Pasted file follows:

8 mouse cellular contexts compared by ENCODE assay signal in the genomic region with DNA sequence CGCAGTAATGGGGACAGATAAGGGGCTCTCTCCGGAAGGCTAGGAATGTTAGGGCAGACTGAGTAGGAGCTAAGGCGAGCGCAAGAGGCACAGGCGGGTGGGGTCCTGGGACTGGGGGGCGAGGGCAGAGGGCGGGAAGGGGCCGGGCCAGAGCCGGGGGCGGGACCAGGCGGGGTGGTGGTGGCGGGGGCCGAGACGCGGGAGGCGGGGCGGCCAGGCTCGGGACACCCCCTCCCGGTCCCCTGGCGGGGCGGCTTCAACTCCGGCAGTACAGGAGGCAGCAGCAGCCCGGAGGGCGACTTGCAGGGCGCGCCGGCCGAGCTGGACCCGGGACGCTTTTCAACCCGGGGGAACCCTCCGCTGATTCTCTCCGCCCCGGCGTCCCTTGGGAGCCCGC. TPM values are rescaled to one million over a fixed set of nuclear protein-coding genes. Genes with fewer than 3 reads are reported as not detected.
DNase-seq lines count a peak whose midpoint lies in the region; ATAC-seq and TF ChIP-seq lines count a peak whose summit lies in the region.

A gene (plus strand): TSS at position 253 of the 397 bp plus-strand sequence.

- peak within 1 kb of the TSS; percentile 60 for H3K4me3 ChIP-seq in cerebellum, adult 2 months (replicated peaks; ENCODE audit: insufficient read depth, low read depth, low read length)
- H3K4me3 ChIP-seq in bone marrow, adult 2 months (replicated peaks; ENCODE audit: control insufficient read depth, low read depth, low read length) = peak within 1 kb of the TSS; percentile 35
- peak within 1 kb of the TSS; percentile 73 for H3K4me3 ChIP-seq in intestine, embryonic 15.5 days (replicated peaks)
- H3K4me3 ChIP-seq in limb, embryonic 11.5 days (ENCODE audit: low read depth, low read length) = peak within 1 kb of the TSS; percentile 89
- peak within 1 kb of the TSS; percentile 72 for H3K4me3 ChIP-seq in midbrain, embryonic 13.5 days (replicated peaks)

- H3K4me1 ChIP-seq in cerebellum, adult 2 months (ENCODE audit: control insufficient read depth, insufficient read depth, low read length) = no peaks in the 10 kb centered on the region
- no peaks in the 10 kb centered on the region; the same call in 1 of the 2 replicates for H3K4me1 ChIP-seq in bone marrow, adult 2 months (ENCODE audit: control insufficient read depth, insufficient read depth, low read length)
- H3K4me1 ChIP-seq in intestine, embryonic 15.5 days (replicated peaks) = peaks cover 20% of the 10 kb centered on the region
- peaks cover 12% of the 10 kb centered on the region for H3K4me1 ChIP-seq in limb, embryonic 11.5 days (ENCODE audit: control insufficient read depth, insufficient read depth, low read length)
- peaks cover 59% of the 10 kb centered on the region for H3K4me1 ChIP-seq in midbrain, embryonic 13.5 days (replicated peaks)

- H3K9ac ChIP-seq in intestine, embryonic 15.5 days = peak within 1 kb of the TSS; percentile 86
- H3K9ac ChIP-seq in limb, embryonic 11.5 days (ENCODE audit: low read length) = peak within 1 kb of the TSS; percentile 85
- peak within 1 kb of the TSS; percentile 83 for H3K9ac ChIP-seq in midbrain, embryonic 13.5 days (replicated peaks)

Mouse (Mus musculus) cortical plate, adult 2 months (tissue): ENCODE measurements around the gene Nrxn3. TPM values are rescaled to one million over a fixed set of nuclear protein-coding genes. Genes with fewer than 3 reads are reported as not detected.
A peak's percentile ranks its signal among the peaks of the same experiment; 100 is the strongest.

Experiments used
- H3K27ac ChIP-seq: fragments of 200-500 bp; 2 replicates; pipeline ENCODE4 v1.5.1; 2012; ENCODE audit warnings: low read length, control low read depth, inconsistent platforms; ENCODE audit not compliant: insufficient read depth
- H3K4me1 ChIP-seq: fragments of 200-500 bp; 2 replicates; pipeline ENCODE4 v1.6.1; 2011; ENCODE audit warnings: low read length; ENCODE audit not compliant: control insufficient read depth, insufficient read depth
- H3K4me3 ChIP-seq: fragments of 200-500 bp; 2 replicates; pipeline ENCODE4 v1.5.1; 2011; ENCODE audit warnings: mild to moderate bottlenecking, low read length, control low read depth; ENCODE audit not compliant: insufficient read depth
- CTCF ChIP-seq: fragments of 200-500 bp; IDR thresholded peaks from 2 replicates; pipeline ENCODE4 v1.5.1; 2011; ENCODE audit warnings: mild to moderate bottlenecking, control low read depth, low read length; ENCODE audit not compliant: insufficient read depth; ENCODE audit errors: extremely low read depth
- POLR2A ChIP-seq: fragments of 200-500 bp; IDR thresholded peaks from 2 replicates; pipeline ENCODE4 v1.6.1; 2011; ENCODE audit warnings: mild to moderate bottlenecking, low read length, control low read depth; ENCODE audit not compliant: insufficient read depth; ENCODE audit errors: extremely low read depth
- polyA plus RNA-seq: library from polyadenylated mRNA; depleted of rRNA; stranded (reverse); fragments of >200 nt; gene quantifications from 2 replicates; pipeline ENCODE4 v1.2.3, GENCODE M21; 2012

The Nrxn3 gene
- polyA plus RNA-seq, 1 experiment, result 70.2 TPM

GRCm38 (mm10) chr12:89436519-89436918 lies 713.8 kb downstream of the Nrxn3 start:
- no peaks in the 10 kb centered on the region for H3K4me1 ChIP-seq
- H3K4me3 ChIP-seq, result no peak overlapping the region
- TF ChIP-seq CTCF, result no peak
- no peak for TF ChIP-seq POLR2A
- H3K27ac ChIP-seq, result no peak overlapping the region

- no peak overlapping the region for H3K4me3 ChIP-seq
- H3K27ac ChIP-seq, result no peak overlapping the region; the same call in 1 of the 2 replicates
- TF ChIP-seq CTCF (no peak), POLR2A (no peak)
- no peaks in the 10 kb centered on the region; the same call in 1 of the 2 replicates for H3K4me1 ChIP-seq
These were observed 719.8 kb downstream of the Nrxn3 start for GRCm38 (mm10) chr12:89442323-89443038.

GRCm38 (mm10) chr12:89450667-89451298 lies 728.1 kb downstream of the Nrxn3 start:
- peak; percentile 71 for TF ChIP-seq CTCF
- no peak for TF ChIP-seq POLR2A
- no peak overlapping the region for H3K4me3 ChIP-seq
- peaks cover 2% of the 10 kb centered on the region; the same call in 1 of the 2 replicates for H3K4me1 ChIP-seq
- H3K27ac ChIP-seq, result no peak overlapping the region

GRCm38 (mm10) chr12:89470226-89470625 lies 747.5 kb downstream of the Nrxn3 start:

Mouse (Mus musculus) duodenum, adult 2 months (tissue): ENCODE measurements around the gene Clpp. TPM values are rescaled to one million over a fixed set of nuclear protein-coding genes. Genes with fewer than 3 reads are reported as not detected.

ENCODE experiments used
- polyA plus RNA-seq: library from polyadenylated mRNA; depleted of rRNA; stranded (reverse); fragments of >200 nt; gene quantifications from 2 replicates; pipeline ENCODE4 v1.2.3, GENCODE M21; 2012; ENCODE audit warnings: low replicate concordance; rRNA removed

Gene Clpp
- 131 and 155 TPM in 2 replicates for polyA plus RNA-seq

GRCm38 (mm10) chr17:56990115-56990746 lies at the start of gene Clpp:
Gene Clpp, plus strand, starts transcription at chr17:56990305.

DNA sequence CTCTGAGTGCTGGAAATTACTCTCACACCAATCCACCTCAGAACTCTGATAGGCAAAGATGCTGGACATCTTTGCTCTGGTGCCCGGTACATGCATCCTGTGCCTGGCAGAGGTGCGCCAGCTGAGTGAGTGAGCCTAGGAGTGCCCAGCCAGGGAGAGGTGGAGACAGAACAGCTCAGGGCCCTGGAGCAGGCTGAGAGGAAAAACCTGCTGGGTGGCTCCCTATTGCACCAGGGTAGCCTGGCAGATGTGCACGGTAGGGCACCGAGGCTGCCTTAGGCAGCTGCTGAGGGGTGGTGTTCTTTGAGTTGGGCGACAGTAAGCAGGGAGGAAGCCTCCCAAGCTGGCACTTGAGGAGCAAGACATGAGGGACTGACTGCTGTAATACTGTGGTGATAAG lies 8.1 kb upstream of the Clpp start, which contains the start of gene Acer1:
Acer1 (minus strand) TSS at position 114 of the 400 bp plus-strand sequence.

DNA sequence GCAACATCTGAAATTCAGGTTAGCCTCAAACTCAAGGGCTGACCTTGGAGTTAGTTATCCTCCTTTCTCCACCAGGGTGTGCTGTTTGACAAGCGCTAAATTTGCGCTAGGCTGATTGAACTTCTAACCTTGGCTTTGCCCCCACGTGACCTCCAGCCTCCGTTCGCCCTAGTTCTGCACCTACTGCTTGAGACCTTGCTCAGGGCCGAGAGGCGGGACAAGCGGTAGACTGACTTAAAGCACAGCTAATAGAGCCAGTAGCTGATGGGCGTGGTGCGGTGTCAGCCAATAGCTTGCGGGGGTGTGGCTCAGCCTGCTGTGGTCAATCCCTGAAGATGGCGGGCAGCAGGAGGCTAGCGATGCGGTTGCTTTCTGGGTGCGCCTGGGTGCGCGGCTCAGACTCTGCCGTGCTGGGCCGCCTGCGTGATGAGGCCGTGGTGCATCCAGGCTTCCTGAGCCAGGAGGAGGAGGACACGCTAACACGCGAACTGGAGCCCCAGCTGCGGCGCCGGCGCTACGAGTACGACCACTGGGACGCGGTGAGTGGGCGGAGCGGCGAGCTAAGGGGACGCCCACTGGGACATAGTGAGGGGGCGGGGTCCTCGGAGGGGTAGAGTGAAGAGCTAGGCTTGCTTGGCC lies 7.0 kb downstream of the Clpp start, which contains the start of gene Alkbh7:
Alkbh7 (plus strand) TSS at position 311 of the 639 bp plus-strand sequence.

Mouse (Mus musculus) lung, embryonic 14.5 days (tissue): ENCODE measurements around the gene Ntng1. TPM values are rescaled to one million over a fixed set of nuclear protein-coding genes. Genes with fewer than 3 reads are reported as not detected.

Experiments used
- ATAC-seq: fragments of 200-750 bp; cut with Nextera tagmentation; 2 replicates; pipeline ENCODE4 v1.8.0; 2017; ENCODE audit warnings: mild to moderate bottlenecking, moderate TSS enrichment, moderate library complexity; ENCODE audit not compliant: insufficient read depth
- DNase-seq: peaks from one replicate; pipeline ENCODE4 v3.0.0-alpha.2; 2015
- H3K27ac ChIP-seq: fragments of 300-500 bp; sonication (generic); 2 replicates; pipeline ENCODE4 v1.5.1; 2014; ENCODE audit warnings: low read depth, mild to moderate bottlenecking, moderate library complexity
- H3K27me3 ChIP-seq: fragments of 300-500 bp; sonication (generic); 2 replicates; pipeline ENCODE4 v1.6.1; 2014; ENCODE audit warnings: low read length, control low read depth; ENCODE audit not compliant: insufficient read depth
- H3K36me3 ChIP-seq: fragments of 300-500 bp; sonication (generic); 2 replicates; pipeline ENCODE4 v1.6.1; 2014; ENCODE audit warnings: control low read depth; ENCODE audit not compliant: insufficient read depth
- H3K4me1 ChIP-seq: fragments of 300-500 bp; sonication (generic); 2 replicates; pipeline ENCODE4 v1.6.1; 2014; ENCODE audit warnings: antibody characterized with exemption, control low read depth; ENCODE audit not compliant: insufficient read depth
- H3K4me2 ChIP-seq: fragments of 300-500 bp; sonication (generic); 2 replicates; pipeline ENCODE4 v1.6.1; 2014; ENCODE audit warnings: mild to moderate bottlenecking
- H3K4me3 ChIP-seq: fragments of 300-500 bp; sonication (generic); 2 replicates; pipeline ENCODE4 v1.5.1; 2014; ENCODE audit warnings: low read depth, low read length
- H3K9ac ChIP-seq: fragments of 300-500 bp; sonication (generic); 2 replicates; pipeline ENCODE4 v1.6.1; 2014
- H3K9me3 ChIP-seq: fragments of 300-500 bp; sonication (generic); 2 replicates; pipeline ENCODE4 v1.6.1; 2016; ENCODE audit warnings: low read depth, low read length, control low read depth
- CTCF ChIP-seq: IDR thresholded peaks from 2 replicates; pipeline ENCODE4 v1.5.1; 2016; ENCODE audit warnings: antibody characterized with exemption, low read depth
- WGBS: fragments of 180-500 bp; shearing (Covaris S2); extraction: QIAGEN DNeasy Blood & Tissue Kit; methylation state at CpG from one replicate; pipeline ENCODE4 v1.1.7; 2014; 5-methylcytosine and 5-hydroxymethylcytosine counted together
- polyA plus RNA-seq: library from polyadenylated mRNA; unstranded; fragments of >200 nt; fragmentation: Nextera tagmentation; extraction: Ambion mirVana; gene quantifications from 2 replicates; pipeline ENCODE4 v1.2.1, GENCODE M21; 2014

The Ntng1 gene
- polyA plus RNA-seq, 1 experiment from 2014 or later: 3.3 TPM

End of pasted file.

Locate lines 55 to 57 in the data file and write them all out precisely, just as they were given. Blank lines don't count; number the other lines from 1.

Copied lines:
DNA sequence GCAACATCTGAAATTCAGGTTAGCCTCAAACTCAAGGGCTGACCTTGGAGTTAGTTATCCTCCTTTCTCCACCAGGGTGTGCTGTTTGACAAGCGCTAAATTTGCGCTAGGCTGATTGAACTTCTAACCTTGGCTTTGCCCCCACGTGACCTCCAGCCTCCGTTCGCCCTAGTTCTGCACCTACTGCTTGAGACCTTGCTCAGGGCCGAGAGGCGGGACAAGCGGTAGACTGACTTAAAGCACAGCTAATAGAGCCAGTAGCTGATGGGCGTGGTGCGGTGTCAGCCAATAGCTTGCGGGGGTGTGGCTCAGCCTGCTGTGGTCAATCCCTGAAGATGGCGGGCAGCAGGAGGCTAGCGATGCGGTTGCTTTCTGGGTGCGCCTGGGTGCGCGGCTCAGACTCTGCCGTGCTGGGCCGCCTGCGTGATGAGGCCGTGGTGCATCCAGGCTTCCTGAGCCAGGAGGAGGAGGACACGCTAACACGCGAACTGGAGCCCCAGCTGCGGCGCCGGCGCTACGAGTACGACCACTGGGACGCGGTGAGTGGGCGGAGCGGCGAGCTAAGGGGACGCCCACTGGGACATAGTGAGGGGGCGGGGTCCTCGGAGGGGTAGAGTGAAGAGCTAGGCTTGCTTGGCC lies 7.0 kb downstream of the Clpp start, which contains the start of gene Alkbh7:
Alkbh7 (plus strand) TSS at position 311 of the 639 bp plus-strand sequence.

Mouse (Mus musculus) lung, embryonic 14.5 days (tissue): ENCODE measurements around the gene Ntng1. TPM values are rescaled to one million over a fixed set of nuclear protein-coding genes. Genes with fewer than 3 reads are reported as not detected.